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Rooney: Offseason strides key to CU Buffs men’s basketball 2022-23 fortunes

Possible loss of Jabari Walker can be muted by next-level progress

BOULDER,CO, Feb. 3, 2022: University of ...
University of Colorado Boulder’s Nique Clifford drives on Oregon’s Jacob Young during Pac-12 play in Boulder on February 3, 2022.(Cliff Grassmick/Staff Photographer)

It is going to be a critical offseason.

No doubt, that line could be culled from page one of the “Coach Speak Handbook.” Yet it’s one that nonetheless rings true for the Colorado men’s basketball team.

As Final Four weekend unfolds, it has been less than three weeks since the promising stretch run put together by head coach Tad Boyle’s Buffaloes came to a sudden and disappointing end with a home loss against St. Bonaventure in the first round of the NIT. The roster update in the days since has been easy.

Evan Battey is moving on with his life. Keeshawn Barthelemy is looking for a new home through the transfer portal. And Jabari Walker may or may not be back, depending on a decision that won’t be finalized for weeks, at least.

The remaining underclassmen on the roster are expected to return for the 2022-23 season and will be bolstered by new additions — incoming freshmen Joe Hurlburt and RJ Smith, in addition to at least two reinforcements the Buffs are expected to add during the spring recruiting cycle.

Yet it is those returning underclassmen, most of whom were regular rotation players for the first time during the 2021-22 season, that hold the key to next year’s fortunes. And that holds true regardless of what Walker ultimately decides.

“I think with the uncertainties of who’s coming back in terms of Jabari, it is critical that we have great offseasons for the players that are coming back,” Boyle said. “KJ Simpson. Julian Hammond. Nique Clifford. Luke O’Brien. Tristan da Silva. Lawson Lovering. Along with Quincy (Allen) and Javon (Ruffin), who basically are going to be freshmen. But those other guys who played this season, they’ve got to have great offseasons. And if they do, we’ll be in good shape next year. If they don’t, we’ll take some lumps. This is a capable returning crew, but a lot of work to do in the weight room and certainly in their skill development.”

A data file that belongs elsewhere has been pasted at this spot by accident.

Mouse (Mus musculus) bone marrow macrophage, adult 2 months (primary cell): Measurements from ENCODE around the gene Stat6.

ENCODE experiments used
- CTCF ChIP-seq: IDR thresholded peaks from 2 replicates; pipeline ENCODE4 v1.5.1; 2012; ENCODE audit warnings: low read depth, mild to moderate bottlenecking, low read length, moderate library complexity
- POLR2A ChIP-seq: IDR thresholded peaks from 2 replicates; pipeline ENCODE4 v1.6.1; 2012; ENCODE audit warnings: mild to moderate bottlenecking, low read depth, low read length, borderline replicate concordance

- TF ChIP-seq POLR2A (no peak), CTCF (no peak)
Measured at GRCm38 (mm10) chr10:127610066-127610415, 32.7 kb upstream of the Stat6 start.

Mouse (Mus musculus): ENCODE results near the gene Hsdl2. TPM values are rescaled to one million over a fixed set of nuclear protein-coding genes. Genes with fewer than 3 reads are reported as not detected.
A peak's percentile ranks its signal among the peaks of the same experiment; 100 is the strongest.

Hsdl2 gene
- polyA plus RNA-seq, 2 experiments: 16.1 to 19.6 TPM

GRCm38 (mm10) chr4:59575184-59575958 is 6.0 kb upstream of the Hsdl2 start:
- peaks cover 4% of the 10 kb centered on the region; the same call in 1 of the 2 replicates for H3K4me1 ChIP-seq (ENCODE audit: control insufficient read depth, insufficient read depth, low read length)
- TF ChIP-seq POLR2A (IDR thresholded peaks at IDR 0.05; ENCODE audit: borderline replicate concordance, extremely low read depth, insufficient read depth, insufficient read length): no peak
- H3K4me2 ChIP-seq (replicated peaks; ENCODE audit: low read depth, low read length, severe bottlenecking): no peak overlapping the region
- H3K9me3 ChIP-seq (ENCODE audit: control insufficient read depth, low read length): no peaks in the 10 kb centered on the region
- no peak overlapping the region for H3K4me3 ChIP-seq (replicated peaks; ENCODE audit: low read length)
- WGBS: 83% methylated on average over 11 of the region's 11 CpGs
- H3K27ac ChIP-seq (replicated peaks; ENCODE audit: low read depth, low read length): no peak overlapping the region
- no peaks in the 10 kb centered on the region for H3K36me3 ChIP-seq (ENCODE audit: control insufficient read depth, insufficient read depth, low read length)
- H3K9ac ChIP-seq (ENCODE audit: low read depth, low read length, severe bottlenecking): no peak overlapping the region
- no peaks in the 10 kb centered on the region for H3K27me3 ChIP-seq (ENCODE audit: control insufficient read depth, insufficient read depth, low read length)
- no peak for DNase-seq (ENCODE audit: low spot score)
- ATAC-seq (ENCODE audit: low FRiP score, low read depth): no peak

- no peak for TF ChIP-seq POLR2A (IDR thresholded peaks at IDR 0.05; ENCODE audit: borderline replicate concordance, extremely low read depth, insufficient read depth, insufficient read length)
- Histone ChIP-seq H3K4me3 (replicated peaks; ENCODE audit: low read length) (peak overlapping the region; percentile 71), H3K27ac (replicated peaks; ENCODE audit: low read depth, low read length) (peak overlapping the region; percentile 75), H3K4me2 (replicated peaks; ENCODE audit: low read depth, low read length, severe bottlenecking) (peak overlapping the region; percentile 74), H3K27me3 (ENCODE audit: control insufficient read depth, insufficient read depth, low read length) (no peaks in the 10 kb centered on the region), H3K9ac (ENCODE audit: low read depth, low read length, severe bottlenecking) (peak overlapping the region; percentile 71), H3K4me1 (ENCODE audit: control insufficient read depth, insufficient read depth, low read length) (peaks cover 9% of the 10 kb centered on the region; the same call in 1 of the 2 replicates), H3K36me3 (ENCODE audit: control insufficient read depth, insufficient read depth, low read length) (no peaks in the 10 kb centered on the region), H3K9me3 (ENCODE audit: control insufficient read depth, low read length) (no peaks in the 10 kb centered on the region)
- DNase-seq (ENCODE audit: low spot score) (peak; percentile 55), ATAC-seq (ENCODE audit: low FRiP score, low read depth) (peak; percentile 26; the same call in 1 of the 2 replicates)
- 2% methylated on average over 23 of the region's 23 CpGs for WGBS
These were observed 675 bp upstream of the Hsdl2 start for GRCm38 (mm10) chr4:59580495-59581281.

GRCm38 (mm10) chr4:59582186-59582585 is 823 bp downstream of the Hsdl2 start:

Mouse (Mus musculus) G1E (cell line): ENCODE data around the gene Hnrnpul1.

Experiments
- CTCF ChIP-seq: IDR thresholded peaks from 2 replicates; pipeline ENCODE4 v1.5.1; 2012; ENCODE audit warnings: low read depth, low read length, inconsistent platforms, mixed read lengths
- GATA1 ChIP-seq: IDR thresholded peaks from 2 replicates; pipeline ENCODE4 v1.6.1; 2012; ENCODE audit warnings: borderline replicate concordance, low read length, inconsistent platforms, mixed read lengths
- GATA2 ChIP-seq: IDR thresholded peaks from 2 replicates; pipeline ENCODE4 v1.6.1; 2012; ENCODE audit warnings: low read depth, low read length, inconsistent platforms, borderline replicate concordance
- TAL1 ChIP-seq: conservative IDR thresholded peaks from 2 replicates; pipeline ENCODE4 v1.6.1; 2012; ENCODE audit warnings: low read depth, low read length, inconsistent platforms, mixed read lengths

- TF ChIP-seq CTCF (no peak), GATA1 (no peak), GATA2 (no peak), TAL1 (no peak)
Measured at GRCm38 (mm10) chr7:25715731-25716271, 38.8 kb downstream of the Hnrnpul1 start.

Every player Boyle listed will need to make significant strides for the Buffs to contend for an NCAA Tournament berth next season. Pardon the pun, but once boiled down, it’s almost incumbent upon three of those returning players — Simpson, Clifford and Lovering — to become consistent, big-time producers for the Buffs.

Lovering, whose season was cut short by a knee injury, is in much of the same boat as Allen and Ruffin, both of whom missed the entire season due to injuries. Lovering at least got 18 games under his belt to mixed reviews, struggling at times with the speed of the Division I game while at times providing a sturdy defensive presence in the paint.

Although a frontcourt player certainly is on the radar of Boyle and his staff in terms of spring additions, the 7-foot-1 Lovering likely will be the only true five-spot player on the roster. Lovering has the potential to be a unique difference-maker on both ends of the floor. The Buffs need him to be in order to compete in the Pac-12 and for an NCAA tourney spot.

Clifford took over a starting role during the second half of the season following Elijah Parquet’s season ending foot injury and teased the Buffs with his vast potential. At 6-foot-6, Clifford has the ability to be a harassing, lockdown defender, as well as a three-level scorer offensively. Too often, however, Clifford was a non-factor. He could be electric, like during a 14-point, seven-rebound showing in a road win at Stanford. Yet Clifford also followed a 5-for-13 shooting performance in two Pac-12 tournament games with a 1-for-7 game in the NIT loss against St. Bonaventure.

Inconsistent play is in no way unusual for a young player spending his first season in the rotation. If Clifford starts bringing it every night as a junior, he has All-Pac-12 potential.

And finally, with Barthelemy out of the picture, Simpson is in line to take over as the Buffs’ leading point guard. On a low-assist team, Simpson led the Buffs with 2.7 per game. He needs to sharpen his outside shooting touch (.254 on 3-pointers) and lower his turnover rate of 2.2 per game. But with Battey gone, Simpson owns the temperament to fill the leadership void, and the Buffs are in need of the next generation of floor general to step forward.

Certainly none of that is to say the Buffs can’t use improved play from da Silva, already a jack-of-all-trades contributor in the starting lineup. Or from role players like Hammond and O’Brien. Or uncover the absent, so far, talents of Allen or Ruffin.

But if the Buffs get next-level improvement from Lovering, Clifford and Simpson, the specter of Walker’s possible loss dims considerably.

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